Getting Help from Other Caregivers
Assisted Living Facilities continued...
Keep notes on your visits. A history of specific complaints might come in handy down the road.
Don't dismiss complaints just because they sound absurd.
|"Dad kept complaining about the snakes that were under his bed -- he could see them come running out every morning. I searched under the bed and even convinced him that there was poison under there, but the 'snakes' persisted. One morning I was helping him get breakfast, and Sylvia, who mops the floor every morning, came in and started mopping up around the bed. Dad went ballistic. 'There they are again!' he shouted. It was the mop, as it turned out. With Dad so groggy in the morning, I could now see how easily he was confused. I've asked Sylvia to hold off on releasing the 'snakes' until after Dad is up and dressed. It worked!" |
|-Elvie Nadell |
If your parent has a favorite way of doing something, don't be shy about telling the staff, no matter how "silly" the routine might seem. A favorite cup, the company of a teddy bear, or a special way of saying goodnight can make life seem normal again for an older adult whose life has been uprooted.
If Dad objects and becomes dejected when your visit is over, know that he will most likely recover soon after you're gone. It may help your peace of mind to call later and ask a staff member how he is doing. While you're guiltily picturing Dad staring out a window, pining away for you, he's probably absorbed in a game or TV program.
The housekeeping service usually takes care of everything. But if there are certain pieces of clothing that require special care and would be better off handled at your local dry cleaner, let the housekeeping department know and write the instruction ("hold for home laundry") right on the label.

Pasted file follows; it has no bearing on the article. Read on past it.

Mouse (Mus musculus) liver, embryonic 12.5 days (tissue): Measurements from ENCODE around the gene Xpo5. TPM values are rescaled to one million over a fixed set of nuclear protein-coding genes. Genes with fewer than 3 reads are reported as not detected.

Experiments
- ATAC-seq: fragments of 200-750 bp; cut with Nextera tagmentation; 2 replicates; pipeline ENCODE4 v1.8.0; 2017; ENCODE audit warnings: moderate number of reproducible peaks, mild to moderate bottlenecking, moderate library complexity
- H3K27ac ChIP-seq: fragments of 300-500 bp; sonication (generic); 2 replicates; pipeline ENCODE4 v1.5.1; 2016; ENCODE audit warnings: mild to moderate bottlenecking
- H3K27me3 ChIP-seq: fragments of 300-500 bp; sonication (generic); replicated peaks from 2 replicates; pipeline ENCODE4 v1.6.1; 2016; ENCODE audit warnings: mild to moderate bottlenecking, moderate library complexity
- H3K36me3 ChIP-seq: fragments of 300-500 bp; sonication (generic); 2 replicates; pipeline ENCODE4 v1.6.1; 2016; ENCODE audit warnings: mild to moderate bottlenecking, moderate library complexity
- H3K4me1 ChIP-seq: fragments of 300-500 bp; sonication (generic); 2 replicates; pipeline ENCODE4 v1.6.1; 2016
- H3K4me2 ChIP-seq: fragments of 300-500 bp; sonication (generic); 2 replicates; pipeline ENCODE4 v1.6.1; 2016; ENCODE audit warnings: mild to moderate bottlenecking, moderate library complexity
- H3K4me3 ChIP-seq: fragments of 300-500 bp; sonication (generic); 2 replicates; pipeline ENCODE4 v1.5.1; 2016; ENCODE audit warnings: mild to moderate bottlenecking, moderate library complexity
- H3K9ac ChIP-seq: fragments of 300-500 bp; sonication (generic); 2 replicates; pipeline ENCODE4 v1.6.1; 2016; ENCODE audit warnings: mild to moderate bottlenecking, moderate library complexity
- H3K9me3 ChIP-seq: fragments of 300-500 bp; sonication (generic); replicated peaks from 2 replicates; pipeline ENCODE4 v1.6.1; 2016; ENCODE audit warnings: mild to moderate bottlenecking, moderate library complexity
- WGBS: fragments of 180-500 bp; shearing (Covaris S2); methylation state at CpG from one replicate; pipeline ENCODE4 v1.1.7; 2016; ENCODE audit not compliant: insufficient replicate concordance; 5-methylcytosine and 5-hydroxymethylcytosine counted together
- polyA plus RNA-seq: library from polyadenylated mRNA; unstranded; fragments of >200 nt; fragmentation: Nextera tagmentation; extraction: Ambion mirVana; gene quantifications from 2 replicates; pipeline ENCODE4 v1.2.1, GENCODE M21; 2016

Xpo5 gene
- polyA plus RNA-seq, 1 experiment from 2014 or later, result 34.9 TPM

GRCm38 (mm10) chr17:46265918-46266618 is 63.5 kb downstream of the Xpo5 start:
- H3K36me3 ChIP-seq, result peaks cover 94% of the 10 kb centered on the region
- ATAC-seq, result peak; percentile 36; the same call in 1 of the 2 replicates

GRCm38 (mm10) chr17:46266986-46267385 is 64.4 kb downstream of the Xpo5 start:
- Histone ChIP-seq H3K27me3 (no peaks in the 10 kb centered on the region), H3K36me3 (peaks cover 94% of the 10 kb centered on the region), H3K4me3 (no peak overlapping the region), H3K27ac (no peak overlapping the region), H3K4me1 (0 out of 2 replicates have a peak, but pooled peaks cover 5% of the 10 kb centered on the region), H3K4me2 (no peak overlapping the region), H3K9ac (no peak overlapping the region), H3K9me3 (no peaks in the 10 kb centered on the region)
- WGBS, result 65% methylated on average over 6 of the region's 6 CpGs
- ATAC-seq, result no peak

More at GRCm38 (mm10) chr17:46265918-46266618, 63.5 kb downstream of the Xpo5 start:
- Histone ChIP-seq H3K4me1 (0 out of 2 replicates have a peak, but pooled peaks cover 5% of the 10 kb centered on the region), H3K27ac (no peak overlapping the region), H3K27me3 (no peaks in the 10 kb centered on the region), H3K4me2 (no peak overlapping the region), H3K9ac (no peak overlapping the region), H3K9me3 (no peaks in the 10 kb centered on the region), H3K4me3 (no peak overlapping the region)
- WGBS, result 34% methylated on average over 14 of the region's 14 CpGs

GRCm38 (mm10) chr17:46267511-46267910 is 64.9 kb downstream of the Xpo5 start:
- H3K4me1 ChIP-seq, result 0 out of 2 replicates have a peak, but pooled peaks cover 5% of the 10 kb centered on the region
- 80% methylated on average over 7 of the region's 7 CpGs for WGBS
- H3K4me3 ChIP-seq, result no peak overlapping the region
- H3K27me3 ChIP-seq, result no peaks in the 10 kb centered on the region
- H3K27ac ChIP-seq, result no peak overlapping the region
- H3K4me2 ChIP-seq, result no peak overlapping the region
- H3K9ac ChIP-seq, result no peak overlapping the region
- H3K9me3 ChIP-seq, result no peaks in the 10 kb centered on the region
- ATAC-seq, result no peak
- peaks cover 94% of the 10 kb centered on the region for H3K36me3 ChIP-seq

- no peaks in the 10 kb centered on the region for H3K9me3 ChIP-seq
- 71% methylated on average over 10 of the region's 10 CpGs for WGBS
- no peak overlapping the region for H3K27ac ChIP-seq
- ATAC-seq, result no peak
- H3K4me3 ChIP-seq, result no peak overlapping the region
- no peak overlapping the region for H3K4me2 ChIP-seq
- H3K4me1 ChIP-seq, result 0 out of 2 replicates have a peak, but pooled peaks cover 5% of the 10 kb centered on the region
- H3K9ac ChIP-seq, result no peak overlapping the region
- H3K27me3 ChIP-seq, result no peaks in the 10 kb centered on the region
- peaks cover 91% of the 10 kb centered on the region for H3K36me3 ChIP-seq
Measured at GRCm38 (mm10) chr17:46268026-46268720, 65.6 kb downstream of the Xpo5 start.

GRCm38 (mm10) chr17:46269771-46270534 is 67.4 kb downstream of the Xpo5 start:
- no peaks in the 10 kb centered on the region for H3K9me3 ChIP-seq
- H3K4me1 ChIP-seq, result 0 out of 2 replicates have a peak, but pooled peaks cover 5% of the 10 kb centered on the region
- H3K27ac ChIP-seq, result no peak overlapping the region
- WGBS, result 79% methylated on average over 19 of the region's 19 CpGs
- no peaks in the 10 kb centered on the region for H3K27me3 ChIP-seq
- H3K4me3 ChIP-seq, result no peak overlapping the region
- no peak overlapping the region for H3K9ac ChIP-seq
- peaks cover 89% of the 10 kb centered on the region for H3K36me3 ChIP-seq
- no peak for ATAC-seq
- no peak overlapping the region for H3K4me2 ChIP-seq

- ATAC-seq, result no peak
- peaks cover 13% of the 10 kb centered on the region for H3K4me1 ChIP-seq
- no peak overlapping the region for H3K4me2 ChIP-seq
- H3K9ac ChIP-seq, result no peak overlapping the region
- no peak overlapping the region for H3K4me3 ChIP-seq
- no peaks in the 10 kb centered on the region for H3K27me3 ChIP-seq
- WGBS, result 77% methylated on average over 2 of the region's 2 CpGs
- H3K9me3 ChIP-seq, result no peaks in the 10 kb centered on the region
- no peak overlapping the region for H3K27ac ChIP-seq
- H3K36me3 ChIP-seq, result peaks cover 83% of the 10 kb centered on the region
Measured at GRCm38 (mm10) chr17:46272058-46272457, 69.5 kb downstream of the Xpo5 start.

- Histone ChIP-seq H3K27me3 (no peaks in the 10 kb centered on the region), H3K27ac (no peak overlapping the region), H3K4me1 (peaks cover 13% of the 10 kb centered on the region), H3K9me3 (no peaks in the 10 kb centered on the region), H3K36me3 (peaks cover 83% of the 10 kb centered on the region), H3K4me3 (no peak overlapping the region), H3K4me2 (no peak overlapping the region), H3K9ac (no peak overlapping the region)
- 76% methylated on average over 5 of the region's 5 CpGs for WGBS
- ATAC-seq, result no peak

If lots of people are visiting, they shouldn't all leave at the same time. Being left behind by a crowd can be devastating for your loved one, no matter how much fun the visit was.
Many senior facilities make it possible for residents to attend neighboring colleges and take adult education courses off the premises. Find out if that's a possibility.
|"We've had lots and lots of wonderful family parties here. We have birthdays and holiday dinners, and we even had a couple get married here once. But when Miriam Snyder got her college diploma, her graduation party was the best yet. She was seventy-three!" |
|-Simon Hirsch |
Lots of short phone calls throughout the day are better than one long one. Organize your family into a phone brigade.
Urge your mother to volunteer her services. Even those with mobility and other problems can help in the library, in crafts rooms, and at game time.